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Vail Daily column: My friend Yo-Yo Ma

Eugenia Zukerman
Bravo Backstage
Vail, CO Colorado

When I became artistic director of the Bravo! Vail Valley Music Festival in 1998, I contacted my friend Yo-Yo Ma and asked him if he would come to Vail. The dates didn’t work, and I’ve asked him every year since. He was always enthusiastic about the invitation, but Yo-Yo takes off much of each summer to spend time with his family. But this summer is different. On Friday, June 25, we will finally have the honor and pleasure of hearing him perform a recital with his longtime piano collaborator, Kathryn Stott, at the Bravo! Festival. He will also generously stay to be part of “Imagination Celebration…Adventures in the Arts” on the morning of June 26 sponsored by Bravo! and The Vail Valley Foundation, a collaborative program celebrating arts education for children.

Let me tell you about Yo-Yo Ma. He’s also probably the world’s most famous classical musician. He’s brilliant and accomplished. He’s also one of the kindest, nicest men I’ve ever known. He has a wicked wit and a ready laugh. You might say that Yo-Yo Ma plays the cello; but he doesn’t just play it. He becomes one with the instrument, he sends sounds into the air that pierce your heart, invade your soul, and transport you. Every note that Yo-Yo plays seems to be infused with love and commitment, and that is the way he lives his life. Yo-Yo Ma is committed to his art, and to its continuation; he’s a devoted husband and father; he’s a great friend, and he has more patience and perseverance with his admirers than any artist I know. Backstage after a concert, or at a reception, or at a CD signing, Yo-Yo is truly interested in the people who stand in line to meet and greet him. This graciousness is rare in the world of superstardom, and even more rare is that this man who has reached such heights of achievement and stardom has remained so down to earth.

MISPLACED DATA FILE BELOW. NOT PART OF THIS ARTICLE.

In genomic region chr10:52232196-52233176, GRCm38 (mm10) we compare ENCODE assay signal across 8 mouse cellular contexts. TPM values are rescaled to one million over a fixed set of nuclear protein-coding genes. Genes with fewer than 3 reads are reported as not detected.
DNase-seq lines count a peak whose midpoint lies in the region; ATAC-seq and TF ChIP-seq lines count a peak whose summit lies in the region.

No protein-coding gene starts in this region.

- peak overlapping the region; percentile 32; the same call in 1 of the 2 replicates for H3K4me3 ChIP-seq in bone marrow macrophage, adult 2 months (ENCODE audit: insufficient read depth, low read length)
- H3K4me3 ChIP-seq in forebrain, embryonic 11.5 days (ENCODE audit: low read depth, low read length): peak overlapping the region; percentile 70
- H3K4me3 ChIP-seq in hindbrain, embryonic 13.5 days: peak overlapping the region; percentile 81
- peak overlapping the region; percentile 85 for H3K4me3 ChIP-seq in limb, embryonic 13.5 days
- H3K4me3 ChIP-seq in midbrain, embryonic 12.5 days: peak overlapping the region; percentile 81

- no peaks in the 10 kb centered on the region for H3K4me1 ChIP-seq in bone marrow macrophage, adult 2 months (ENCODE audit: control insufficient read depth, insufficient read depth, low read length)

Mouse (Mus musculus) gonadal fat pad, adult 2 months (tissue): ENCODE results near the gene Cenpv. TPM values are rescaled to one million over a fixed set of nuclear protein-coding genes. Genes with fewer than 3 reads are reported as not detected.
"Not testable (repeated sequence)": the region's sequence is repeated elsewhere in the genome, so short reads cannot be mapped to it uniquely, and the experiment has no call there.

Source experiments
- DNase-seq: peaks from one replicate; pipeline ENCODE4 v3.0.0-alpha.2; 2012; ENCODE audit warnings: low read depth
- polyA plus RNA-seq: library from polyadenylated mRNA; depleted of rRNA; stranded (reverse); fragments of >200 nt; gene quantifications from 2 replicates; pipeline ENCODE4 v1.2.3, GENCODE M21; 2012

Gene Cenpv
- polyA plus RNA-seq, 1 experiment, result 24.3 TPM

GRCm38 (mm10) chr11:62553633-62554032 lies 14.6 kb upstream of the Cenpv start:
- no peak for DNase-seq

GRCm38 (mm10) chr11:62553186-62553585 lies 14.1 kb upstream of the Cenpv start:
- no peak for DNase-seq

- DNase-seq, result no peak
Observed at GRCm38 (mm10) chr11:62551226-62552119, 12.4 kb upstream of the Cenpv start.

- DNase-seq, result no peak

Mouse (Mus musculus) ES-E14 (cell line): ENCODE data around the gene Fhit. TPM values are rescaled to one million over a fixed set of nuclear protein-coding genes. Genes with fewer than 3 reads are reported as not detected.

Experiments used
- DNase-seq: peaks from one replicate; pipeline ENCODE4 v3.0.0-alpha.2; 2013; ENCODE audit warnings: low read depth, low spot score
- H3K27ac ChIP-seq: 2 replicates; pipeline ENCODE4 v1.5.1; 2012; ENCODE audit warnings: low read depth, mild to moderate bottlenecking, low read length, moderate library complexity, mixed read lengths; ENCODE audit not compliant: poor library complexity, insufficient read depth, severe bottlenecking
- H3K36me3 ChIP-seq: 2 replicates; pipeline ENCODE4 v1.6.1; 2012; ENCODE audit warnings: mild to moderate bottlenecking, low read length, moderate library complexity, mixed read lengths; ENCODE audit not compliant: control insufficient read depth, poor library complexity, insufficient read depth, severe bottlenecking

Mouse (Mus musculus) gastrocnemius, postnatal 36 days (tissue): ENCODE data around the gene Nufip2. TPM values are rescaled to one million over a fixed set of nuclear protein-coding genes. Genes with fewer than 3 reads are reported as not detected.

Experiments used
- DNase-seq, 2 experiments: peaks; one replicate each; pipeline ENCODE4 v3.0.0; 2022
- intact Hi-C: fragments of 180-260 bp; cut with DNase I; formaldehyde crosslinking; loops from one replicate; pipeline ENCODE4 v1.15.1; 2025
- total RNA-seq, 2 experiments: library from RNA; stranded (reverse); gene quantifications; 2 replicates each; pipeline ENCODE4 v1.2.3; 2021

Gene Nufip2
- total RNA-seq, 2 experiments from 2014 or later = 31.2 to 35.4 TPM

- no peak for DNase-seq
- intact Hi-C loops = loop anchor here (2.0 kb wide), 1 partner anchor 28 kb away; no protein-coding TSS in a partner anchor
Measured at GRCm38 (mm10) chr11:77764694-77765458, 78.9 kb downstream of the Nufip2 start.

Yo-Yo Ma has an intense curiosity about the world and his multi-faceted career is a continual search for new ways to communicate with people and audiences. How does he balance being a soloist with orchestra, a collaborator in chamber music, and the founder and performer of the Silk Road Project which promotes the flow of ideas from East to West? How does he manage to complete all of his many recording and educational projects, and attend all the meetings that make these things possible? Yo-Yo just gets it done. He’s always energetic and upbeat, always looking for ways to stimulate imagination and ideas, always willing to listen and to collaborate.



I’ve known Yo-Yo since he was 18 years old, already well into his studies at Harvard, already dating the lovely woman who would become his wife. My first husband and I spent a lot of time with Yo-Yo and Jill and we had so much fun together, and there was so much remarkable music-making. Over the many years that have passed, I have had the privilege of performing with Yo-Yo and the privilege of remaining his friend. And that’s another mark of a fine human being – a man who doesn’t allow his great fame to get in the way of his long-term friendships. Yo-Yo is also a close friend of Damian Woetzel, the remarkable artistic director of the Vail International Dance Festival. Together they suggested the special morning program at the Gerald Ford Amphitheater, and all of Vail has collaborated to help make it happen.

This is my 13th summer as artistic director at Bravo! Thirteen is my lucky number and luckily we found a time this summer that works with Yo-Yo’s schedule. At last Yo-Yo Ma will be appearing here, at the Gerald R. Ford Amphitheater with the distinguished pianist, Kathryn Stott and with the children of the Vail Valley. We are all in for an astonishing musical voyage.



Eugenia Zuckerman is the artistic director of the Bravo! Vail Valley Music Festival. E-mail comments about this column to cschnell@vaildaily.com.


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